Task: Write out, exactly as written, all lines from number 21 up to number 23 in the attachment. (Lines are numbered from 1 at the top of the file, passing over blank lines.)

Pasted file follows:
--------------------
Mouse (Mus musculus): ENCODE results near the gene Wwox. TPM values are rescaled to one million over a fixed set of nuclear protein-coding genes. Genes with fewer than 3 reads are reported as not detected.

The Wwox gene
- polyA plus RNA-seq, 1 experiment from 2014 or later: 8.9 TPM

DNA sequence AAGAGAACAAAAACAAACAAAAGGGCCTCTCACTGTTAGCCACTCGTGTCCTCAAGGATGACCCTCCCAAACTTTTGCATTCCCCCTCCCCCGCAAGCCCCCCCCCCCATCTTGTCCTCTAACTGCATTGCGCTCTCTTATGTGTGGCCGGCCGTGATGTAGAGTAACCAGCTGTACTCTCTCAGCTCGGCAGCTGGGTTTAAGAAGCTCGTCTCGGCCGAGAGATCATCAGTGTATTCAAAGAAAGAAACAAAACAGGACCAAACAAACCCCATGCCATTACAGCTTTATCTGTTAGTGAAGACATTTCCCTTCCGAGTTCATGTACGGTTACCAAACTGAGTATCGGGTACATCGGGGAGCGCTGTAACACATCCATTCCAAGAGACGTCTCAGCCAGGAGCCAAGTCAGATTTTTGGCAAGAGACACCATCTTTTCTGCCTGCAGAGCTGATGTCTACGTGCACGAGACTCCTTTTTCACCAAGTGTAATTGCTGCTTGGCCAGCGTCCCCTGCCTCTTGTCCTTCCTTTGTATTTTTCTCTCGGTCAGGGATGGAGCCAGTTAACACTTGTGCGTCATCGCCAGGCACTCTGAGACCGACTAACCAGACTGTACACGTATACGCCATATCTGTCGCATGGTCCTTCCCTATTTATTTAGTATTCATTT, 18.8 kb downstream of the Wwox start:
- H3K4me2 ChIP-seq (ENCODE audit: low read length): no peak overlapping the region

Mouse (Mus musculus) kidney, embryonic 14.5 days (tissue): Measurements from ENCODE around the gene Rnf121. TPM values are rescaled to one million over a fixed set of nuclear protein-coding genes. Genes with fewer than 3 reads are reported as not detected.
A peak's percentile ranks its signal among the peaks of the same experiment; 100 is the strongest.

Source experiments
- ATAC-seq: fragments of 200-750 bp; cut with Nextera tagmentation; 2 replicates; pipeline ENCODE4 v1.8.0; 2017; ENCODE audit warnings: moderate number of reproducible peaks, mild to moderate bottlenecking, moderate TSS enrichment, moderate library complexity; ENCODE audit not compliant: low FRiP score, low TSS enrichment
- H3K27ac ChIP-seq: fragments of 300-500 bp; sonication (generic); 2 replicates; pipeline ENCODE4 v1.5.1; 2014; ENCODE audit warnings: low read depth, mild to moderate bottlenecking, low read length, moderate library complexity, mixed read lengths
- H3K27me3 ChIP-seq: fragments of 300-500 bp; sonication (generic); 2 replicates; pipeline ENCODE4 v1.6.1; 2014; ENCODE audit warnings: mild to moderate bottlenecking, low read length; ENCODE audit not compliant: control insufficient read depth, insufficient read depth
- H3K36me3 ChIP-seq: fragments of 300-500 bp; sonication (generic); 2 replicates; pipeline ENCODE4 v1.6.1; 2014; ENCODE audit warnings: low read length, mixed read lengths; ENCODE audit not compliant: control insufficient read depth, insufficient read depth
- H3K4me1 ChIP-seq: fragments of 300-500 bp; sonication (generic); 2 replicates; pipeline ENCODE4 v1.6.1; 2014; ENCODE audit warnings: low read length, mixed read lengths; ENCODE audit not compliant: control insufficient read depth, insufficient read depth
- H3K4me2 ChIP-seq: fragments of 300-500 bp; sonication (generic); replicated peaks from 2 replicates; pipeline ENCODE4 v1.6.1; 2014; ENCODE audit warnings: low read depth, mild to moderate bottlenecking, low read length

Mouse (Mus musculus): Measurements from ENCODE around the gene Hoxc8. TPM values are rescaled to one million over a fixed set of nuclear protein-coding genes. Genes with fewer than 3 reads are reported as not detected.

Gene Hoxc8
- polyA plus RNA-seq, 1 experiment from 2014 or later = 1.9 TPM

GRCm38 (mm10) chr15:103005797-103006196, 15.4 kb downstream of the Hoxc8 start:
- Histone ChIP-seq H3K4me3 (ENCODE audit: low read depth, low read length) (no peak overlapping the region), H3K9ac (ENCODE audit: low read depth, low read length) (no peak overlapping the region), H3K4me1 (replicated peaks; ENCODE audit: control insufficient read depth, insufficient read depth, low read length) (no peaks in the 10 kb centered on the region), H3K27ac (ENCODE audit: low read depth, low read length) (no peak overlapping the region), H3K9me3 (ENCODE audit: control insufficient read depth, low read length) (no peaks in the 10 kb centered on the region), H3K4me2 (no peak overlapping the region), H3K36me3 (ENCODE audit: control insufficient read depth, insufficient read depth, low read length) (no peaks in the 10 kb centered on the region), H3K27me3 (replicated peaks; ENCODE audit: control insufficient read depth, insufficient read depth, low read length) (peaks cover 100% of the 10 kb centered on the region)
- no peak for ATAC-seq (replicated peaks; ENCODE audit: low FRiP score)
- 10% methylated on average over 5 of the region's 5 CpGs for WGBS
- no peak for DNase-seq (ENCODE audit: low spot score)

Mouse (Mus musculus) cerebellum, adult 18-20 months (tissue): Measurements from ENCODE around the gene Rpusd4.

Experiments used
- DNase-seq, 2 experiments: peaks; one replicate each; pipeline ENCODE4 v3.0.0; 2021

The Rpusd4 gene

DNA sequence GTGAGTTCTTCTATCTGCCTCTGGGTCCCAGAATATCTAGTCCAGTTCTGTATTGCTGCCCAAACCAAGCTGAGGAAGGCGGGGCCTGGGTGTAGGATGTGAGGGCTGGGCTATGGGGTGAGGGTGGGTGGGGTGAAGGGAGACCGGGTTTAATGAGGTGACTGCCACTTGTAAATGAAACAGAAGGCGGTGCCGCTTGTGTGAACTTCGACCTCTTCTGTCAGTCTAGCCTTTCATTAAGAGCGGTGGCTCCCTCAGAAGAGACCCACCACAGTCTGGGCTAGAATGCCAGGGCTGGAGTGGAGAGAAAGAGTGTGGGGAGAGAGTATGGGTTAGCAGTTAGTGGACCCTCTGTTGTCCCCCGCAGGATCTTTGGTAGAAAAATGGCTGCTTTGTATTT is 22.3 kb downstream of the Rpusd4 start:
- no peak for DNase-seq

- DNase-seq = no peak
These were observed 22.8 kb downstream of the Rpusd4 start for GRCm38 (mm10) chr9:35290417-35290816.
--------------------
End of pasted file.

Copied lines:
- 10% methylated on average over 5 of the region's 5 CpGs for WGBS
- no peak for DNase-seq (ENCODE audit: low spot score)

Mouse (Mus musculus) cerebellum, adult 18-20 months (tissue): Measurements from ENCODE around the gene Rpusd4.